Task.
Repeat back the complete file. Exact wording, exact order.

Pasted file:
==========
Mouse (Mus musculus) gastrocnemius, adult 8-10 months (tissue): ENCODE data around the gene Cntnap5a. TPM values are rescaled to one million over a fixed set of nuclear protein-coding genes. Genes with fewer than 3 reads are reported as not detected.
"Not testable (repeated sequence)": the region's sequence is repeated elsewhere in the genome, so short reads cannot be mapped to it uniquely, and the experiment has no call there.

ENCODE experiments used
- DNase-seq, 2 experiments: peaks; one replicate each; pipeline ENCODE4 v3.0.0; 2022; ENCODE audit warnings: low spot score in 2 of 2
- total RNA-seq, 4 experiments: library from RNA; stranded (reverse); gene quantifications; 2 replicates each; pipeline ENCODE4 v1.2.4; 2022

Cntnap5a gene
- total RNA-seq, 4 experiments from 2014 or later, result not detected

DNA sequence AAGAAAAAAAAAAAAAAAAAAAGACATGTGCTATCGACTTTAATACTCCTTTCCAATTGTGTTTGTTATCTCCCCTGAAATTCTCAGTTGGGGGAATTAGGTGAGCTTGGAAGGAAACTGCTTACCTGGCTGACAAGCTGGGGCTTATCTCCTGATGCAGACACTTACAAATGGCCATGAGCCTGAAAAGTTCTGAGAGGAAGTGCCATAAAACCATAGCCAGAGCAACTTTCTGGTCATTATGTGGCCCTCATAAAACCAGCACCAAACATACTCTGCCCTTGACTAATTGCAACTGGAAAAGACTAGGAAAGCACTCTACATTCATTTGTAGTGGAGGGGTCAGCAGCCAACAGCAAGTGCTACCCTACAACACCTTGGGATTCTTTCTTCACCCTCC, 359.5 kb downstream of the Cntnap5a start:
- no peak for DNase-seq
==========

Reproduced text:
Mouse (Mus musculus) gastrocnemius, adult 8-10 months (tissue): ENCODE data around the gene Cntnap5a. TPM values are rescaled to one million over a fixed set of nuclear protein-coding genes. Genes with fewer than 3 reads are reported as not detected.
"Not testable (repeated sequence)": the region's sequence is repeated elsewhere in the genome, so short reads cannot be mapped to it uniquely, and the experiment has no call there.

ENCODE experiments used
- DNase-seq, 2 experiments: peaks; one replicate each; pipeline ENCODE4 v3.0.0; 2022; ENCODE audit warnings: low spot score in 2 of 2
- total RNA-seq, 4 experiments: library from RNA; stranded (reverse); gene quantifications; 2 replicates each; pipeline ENCODE4 v1.2.4; 2022

Cntnap5a gene
- total RNA-seq, 4 experiments from 2014 or later, result not detected

DNA sequence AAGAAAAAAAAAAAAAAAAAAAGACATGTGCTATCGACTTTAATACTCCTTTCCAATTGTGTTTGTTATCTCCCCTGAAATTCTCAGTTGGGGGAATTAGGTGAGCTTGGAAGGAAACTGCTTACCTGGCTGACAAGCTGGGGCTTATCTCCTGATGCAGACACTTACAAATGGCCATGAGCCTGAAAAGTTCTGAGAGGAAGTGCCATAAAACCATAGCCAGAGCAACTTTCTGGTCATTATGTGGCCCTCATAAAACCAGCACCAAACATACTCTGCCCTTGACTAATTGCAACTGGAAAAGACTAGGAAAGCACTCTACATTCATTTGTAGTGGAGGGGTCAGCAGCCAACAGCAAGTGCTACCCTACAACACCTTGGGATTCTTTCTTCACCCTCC, 359.5 kb downstream of the Cntnap5a start:
- no peak for DNase-seq